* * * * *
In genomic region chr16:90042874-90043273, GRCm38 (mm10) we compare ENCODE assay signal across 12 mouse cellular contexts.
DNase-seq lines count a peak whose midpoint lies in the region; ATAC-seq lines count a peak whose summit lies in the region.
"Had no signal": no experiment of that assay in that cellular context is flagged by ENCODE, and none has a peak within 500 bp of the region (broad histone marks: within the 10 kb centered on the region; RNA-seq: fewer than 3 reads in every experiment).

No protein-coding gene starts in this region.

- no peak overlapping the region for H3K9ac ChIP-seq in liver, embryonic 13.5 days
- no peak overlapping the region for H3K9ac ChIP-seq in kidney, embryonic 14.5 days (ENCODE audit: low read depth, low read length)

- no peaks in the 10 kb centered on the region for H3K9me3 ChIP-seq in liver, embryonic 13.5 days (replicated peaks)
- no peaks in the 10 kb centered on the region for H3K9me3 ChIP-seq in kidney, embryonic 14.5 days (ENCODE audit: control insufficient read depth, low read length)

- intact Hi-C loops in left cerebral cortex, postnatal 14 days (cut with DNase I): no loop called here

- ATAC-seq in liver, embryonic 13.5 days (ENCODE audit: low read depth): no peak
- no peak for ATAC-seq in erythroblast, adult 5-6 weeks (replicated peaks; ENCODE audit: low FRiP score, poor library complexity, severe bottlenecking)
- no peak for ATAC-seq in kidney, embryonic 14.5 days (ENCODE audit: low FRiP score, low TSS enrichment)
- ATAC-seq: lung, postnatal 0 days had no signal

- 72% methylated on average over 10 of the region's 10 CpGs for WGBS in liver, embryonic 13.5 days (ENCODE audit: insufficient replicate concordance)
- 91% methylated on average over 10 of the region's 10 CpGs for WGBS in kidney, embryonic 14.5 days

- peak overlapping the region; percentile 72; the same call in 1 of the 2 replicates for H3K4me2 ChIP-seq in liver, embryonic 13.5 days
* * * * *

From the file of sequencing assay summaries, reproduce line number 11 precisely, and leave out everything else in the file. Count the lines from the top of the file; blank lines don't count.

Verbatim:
- no peak for ATAC-seq in erythroblast, adult 5-6 weeks (replicated peaks; ENCODE audit: low FRiP score, poor library complexity, severe bottlenecking)